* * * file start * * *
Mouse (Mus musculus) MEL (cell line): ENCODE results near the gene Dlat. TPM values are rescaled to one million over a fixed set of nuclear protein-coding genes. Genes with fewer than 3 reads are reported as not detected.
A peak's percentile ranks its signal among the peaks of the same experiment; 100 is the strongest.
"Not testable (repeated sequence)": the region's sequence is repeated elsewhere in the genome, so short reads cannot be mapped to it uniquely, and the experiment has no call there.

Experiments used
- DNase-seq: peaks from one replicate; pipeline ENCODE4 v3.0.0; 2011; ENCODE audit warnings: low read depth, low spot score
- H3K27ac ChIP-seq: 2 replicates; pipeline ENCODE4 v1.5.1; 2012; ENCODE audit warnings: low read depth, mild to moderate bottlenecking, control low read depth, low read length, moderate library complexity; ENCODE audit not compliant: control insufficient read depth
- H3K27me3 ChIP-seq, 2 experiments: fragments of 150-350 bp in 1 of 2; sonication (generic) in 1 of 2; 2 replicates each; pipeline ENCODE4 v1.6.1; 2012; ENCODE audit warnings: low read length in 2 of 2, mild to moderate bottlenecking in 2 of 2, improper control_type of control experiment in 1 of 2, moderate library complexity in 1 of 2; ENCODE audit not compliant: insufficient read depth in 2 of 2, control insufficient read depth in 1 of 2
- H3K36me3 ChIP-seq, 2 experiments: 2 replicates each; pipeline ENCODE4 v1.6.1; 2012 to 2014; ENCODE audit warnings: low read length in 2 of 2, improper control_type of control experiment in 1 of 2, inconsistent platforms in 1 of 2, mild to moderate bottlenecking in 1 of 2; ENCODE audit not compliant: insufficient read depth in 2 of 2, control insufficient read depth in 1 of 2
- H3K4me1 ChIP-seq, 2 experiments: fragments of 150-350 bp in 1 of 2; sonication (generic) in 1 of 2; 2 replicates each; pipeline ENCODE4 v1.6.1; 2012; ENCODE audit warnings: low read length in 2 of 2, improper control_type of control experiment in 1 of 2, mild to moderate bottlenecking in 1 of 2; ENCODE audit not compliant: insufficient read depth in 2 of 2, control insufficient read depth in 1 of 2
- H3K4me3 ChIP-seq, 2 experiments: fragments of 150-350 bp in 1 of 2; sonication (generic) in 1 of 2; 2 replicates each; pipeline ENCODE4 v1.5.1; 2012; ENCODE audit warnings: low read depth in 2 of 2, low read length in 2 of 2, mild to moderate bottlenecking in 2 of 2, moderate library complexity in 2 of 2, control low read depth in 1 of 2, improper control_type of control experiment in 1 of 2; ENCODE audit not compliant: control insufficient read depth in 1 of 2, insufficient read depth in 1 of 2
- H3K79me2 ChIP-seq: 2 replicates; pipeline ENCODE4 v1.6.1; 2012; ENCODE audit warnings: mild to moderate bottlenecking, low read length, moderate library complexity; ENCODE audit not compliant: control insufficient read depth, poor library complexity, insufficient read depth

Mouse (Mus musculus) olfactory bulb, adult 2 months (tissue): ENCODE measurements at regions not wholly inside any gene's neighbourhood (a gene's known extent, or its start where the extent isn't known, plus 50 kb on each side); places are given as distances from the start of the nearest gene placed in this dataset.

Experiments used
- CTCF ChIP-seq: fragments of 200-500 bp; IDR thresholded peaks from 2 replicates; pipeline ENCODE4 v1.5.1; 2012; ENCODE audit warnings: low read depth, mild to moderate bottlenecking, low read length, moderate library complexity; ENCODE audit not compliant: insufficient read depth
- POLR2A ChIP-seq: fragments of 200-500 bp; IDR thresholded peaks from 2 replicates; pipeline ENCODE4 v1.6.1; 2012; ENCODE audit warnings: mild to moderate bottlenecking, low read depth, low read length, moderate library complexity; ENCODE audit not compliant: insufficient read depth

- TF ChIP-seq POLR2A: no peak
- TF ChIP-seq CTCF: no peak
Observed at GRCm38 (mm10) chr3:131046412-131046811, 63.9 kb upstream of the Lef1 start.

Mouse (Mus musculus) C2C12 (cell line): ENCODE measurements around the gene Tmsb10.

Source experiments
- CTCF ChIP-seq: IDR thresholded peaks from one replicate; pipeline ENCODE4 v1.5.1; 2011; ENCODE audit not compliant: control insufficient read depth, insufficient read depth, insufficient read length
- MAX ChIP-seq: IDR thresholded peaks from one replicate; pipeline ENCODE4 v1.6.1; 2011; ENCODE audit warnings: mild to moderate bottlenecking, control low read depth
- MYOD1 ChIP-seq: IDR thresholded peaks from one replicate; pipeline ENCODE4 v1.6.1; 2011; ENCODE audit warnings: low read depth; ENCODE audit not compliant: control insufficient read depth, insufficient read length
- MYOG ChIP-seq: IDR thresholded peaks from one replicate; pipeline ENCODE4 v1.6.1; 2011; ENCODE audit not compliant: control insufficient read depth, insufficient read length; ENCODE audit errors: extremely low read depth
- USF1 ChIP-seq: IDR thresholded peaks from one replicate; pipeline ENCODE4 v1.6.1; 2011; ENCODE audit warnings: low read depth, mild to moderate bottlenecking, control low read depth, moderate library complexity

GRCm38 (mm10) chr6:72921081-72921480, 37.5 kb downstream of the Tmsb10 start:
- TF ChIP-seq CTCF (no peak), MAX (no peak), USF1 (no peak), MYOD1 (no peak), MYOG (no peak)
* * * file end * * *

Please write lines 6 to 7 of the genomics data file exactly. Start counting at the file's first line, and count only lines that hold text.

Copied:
- H3K27ac ChIP-seq: 2 replicates; pipeline ENCODE4 v1.5.1; 2012; ENCODE audit warnings: low read depth, mild to moderate bottlenecking, control low read depth, low read length, moderate library complexity; ENCODE audit not compliant: control insufficient read depth
- H3K27me3 ChIP-seq, 2 experiments: fragments of 150-350 bp in 1 of 2; sonication (generic) in 1 of 2; 2 replicates each; pipeline ENCODE4 v1.6.1; 2012; ENCODE audit warnings: low read length in 2 of 2, mild to moderate bottlenecking in 2 of 2, improper control_type of control experiment in 1 of 2, moderate library complexity in 1 of 2; ENCODE audit not compliant: insufficient read depth in 2 of 2, control insufficient read depth in 1 of 2